How diverse are the US’ Big Three’?
When it comes to diversity for the US Big Three, each airline has been praised for its efforts. Let’s start with Delta Air Lines.
This year, Delta Air Lines was ranked as one of the US’ top 100 companies for diversity, according to Forbes’ America’s Best Employer For Diversity 2020. It came in at 96th place behind Southwest Airlines and JetBlue but far ahead of American Airlines. The list looks at diversity within the company as a whole and considers age, race, disability, and gender diversity among other areas of interest.
Despite Delta’s success in this area, its leadership team could still benefit from some changes. According to Forbes, 91% of Delta’s executive board is white, and 91% is male. That said, its Board of Directors is closer to achieving equality. 85% of the Board is male and 69% white.
American Airlines on the 2020 Inclusion Index
American Airlines has also been praised for its interest in having a diverse workforce. It was featured on the Diversity Best Practices 2020 Inclusion Index for the first time this year. The airline took to its newsroom to celebrate the news.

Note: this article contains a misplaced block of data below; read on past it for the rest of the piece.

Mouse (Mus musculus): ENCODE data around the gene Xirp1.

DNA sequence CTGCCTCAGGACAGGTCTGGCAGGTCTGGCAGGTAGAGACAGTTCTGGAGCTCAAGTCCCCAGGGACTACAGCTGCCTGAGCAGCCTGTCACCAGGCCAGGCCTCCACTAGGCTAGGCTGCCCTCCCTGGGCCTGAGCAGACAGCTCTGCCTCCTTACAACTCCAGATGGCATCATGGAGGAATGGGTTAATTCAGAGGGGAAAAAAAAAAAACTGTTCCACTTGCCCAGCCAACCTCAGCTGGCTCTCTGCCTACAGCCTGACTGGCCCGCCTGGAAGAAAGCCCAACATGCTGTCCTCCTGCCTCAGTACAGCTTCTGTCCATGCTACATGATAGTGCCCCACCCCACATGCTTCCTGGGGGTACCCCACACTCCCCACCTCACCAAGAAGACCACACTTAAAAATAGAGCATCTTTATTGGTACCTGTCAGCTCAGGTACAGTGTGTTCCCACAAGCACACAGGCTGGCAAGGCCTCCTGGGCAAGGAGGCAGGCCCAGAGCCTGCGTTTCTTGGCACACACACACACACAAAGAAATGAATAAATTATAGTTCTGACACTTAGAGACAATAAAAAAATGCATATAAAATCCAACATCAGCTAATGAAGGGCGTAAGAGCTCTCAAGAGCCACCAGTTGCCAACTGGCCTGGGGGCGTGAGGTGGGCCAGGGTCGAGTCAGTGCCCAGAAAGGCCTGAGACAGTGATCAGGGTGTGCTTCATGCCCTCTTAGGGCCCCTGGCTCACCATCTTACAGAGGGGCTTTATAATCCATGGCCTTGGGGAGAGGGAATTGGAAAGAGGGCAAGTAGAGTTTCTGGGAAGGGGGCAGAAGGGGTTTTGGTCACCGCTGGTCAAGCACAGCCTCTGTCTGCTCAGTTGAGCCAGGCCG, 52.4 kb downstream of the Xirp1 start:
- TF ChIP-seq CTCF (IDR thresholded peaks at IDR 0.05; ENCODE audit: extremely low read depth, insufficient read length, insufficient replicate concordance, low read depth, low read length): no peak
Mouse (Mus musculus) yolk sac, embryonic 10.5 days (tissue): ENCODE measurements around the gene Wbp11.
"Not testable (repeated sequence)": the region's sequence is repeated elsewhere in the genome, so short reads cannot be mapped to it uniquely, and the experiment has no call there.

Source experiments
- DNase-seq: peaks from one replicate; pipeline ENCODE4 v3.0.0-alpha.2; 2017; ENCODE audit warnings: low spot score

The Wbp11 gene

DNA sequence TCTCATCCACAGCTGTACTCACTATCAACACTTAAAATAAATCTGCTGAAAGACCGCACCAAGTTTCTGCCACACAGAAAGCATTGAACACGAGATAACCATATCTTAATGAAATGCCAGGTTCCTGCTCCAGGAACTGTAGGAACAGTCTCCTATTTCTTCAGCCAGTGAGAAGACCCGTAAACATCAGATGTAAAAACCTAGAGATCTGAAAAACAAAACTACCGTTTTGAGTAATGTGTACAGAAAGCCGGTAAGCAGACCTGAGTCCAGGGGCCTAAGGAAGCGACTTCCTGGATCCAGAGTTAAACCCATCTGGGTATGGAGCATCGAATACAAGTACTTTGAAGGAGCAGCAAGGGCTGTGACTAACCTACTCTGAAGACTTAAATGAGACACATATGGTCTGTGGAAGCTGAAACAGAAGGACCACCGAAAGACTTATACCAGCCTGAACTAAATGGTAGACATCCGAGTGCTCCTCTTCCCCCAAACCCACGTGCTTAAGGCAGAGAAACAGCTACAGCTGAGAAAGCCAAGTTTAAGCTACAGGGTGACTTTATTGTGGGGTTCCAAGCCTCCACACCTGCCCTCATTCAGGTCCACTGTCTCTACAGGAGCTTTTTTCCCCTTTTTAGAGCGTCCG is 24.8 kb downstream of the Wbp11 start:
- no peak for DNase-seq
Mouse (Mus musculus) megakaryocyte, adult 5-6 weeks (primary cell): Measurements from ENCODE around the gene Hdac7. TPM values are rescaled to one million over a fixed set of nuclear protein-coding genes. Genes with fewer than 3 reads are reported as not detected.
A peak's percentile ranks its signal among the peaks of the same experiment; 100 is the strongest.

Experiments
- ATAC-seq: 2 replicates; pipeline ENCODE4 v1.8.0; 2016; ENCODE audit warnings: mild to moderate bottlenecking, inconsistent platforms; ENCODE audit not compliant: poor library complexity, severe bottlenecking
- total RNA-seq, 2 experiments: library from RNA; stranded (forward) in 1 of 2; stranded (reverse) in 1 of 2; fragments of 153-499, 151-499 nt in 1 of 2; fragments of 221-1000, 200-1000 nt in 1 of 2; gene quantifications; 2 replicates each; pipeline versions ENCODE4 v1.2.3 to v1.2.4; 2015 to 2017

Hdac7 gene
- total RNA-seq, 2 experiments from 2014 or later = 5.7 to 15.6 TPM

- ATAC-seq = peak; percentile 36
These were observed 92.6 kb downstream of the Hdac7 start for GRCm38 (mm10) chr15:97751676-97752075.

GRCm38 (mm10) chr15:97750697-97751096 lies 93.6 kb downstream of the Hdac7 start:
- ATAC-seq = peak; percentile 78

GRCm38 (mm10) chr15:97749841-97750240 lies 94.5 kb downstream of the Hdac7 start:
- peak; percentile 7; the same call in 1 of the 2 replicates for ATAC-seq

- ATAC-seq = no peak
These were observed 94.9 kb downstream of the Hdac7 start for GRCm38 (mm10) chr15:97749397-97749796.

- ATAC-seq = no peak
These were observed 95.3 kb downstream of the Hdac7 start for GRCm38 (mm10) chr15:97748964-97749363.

The Chief Diversity Officer at American Airlines, Ken Charles, shared,
“We are proud and grateful for this recognition of our inclusion and diversity efforts, as we continue in our commitment to create a workplace where everyone feels valued and respected. We take tremendous pride in being an airline that cares for and welcomes people from all backgrounds. We know employing a diverse workforce allows us to meet the needs of the diverse populations we serve around the world.”
Thanks to its inclusion in the index, American is now able to recognize gaps where it can do even more for its employees. One place might be in its leadership. The American Airlines executive board is made up of just 11% POC (people of color) and 33% women.
It’s Board of Directors also underrepresents POC and women.
United Airlines’ diversity